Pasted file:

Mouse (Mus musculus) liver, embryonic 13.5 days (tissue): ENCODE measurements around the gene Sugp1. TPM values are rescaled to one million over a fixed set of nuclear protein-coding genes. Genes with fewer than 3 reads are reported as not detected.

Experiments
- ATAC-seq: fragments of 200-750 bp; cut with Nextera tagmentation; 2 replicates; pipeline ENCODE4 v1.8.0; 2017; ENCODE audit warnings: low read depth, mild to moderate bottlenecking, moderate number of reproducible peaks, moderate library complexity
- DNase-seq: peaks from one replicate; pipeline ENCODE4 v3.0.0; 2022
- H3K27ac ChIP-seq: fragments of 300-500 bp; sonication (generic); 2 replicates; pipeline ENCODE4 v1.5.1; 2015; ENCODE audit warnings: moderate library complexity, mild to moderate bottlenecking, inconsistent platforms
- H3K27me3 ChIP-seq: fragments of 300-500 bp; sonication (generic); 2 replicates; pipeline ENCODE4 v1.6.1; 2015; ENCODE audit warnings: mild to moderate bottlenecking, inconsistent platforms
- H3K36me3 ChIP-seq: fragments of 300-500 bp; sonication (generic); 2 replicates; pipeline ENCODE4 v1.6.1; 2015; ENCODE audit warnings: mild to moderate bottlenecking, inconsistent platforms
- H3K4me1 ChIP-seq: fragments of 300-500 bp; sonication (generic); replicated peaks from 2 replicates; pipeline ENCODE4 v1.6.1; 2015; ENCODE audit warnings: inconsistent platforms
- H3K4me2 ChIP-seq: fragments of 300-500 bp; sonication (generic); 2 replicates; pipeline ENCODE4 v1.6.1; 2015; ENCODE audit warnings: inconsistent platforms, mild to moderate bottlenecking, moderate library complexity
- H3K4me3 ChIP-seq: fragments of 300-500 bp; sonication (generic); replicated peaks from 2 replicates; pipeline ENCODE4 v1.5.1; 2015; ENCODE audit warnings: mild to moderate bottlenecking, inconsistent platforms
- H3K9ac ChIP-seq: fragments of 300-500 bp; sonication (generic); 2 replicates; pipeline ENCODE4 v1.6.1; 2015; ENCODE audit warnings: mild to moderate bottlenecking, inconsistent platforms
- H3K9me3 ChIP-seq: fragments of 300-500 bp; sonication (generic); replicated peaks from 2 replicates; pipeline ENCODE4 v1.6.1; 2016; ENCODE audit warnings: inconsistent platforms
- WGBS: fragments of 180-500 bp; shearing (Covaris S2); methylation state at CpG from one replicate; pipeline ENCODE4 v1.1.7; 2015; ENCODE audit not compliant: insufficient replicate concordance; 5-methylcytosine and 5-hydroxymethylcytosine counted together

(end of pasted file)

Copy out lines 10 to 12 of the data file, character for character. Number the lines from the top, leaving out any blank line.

- H3K4me3 ChIP-seq: fragments of 300-500 bp; sonication (generic); replicated peaks from 2 replicates; pipeline ENCODE4 v1.5.1; 2015; ENCODE audit warnings: mild to moderate bottlenecking, inconsistent platforms
- H3K9ac ChIP-seq: fragments of 300-500 bp; sonication (generic); 2 replicates; pipeline ENCODE4 v1.6.1; 2015; ENCODE audit warnings: mild to moderate bottlenecking, inconsistent platforms
- H3K9me3 ChIP-seq: fragments of 300-500 bp; sonication (generic); replicated peaks from 2 replicates; pipeline ENCODE4 v1.6.1; 2016; ENCODE audit warnings: inconsistent platforms